The outbreak of the deadly Ebola virus disease (EVD) in the country early this year has forced Liberian education to fall by the wayside.
Public and private schools were shut down in July by the government through the recommendation from the Ministry of Education (MOE), and no additional plans have since then been provided on how Liberian children will continue their education.
Nearly five months later, the doors of the 4,413 schools remain closed with no indication of when they will reopen for the 1.4 million school-aged children currently without access to education.
According to a Mashable’s Assistant Real-Time News Editor, Megan Specia, education in Liberia has, understandably, taken a backseat to combating the epidemic as more than 2,200 people have died from the virus. While communities mobilize to fight Ebola, little has been done to encourage continued education among school-aged children. Small community-driven initiatives have started, but no official government-led program currently exists.
Authorities at the MOE in Monrovia have begun producing content for school aged children, and UNICEF is working alongside them to develop a plan moving forward.
UNICEF's Rukshan Ratnam told Mashable that the organization is working on long-term options for students as schools show no signs of reopening.
"Discussions are beginning this week on the protocols and certifications needed for schools to reopen — as this will ensure that when schools do reopen, they remain safe environments for children," Ratnam said.
UNICEF is working with Liberia's Ministry of Education to develop educational radio programs for children, so that they may continue studies in their own homes, according to Ratnam. These are planned to begin airing within the next month.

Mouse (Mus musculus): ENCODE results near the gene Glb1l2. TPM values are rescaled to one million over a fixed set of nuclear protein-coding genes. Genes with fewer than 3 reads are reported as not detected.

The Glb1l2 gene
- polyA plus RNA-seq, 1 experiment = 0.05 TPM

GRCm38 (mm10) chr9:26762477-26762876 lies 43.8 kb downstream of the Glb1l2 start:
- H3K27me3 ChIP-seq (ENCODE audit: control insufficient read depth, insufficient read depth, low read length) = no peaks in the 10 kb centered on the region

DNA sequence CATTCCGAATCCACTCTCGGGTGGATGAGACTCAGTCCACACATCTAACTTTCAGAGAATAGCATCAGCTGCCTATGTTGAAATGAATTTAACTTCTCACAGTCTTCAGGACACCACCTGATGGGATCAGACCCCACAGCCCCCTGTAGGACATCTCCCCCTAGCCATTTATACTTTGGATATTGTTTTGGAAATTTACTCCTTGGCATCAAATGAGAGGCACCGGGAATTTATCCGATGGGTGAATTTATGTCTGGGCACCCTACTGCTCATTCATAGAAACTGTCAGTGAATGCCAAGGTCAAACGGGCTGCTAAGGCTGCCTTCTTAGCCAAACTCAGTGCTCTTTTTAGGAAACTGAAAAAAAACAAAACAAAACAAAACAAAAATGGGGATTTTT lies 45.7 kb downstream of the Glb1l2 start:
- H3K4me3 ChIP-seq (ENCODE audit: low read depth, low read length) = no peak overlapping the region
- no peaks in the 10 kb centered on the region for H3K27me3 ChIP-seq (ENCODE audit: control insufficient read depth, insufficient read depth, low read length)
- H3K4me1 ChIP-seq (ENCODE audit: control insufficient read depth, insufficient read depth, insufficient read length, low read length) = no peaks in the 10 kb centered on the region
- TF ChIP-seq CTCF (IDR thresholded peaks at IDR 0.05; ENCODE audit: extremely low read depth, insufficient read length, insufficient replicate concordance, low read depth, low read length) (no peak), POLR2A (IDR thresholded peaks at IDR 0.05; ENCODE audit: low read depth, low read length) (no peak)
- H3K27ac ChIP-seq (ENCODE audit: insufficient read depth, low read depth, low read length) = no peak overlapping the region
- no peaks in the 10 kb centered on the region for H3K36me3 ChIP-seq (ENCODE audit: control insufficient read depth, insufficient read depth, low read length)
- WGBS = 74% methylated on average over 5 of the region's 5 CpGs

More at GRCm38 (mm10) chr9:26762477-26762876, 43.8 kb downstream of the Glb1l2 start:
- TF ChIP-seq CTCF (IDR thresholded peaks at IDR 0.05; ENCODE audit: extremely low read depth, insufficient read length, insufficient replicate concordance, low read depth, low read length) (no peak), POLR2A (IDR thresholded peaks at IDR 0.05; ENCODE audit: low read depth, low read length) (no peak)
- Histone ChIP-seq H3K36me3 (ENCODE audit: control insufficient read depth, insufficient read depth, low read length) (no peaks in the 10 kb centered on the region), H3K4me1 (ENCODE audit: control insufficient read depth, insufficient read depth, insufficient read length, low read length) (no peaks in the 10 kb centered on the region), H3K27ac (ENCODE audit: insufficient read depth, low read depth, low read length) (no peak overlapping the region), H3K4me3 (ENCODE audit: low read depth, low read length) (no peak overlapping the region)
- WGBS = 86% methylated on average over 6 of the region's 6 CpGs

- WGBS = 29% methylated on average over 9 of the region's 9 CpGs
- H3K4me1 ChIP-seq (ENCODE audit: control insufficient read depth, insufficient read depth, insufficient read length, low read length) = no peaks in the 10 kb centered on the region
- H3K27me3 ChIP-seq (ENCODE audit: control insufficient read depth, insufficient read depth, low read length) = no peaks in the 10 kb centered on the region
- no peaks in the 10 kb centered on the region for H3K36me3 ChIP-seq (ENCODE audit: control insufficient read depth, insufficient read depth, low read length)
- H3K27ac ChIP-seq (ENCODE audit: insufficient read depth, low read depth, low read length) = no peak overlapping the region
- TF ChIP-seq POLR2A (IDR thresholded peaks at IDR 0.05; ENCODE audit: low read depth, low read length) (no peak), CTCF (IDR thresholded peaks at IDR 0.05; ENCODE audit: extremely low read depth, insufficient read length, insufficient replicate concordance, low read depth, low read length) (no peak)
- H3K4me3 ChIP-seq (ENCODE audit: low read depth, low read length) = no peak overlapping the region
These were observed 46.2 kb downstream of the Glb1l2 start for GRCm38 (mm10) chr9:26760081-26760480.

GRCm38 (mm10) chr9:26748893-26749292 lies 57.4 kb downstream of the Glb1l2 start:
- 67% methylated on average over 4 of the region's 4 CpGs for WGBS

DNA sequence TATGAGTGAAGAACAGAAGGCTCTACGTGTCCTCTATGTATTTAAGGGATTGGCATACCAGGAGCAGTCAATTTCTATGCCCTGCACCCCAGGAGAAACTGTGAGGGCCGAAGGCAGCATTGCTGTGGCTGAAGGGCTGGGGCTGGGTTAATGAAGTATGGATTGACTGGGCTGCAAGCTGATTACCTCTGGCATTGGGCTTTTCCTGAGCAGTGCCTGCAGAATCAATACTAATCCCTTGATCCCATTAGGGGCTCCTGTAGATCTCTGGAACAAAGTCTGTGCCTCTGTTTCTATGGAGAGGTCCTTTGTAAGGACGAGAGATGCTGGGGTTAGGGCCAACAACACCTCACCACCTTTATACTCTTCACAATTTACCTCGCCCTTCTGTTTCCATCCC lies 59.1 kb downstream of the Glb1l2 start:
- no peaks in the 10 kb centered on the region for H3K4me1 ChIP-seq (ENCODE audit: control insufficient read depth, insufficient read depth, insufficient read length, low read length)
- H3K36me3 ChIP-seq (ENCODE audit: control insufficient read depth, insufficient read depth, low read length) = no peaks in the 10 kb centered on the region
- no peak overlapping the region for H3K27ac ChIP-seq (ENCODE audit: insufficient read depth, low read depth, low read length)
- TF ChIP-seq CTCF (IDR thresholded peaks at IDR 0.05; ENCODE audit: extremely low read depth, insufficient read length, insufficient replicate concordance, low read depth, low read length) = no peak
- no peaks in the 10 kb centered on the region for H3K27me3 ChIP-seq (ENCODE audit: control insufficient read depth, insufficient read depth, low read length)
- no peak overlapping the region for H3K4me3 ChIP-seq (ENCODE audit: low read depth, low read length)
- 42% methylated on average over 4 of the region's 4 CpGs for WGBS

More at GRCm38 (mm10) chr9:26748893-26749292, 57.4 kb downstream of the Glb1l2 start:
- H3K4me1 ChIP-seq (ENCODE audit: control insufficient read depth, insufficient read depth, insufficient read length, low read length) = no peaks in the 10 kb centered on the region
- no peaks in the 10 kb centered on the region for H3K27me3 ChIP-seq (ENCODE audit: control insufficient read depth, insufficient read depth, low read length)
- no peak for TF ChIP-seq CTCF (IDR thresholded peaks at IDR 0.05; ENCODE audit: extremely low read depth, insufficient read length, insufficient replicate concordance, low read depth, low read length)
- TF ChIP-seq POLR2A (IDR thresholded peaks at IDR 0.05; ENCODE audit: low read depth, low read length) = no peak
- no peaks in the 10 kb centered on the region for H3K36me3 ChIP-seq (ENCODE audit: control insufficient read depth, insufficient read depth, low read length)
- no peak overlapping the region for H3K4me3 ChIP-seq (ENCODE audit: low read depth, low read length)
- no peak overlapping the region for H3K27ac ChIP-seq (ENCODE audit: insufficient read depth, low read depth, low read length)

Stable education in Liberia is a relatively new thing since the country's civil war ended in 2003. The More Than Me Academy, which provides education to vulnerable girls from Monrovia's West Point slum, was among the schools directed to close in July.
"While this break seems dramatic to us, it may not be so strange to Liberians. If this goes on for a year, there may not be that much effort by communities to provide education to children, but if it goes on for longer, they might," said Emily Bell, marketing manager for More Than Me. The school was closed in July.
"UNICEF is putting out home education resources, but we haven't seen communities using them yet," Bell said.
Since schools are closed, Bell noted, they've been repurposed to deal with Ebola response. Many are running childcare centers for abandoned children. More Than Me, for example, has been working to quarantine children to monitor them for Ebola before they are placed in foster homes.
School teachers, who are held in high esteem in Liberian communities, and staff have pivoted from their traditional roles and now work to combat the spread of Ebola in some parts of the country.
Meanwhile, UNICEF is currently training 300 teachers, who will then train 11,000 teachers, to engage in efforts to raise awareness on Ebola prevention at the community level.
Students unable to attend school also face increased risks.
"Our school acted as a safe place for students to come where they received food, medicine and counseling on top of the normal school day," said Bell. "Our students are at higher risk for sexual abuse and transactional sex, and are getting sick more often without a school nurse."
While they are unable to provide this security in their school facility, More Than Me is now working with those in their community of West Point to make sure resources are available to their students.
"We have a social work team that goes into West Point twice a week to check on each student," said Bell. "We hand out preventative medicine such as vitamins and Advil, as well as health materials on Ebola, common illnesses and sexual/reproductive health to ensure our girls' safety as much as possible during this time."
While the school shows no signs of opening, UNICEF has also stressed the need for proper measures to be taken before reopening Liberia's schools.
"Children have certainly been affected by this," said Ratnam. "However, discussions are beginning very soon on the protocols and certifications needed for schools to reopen — as this will ensure that when schools do reopen, they remain safe environments for children."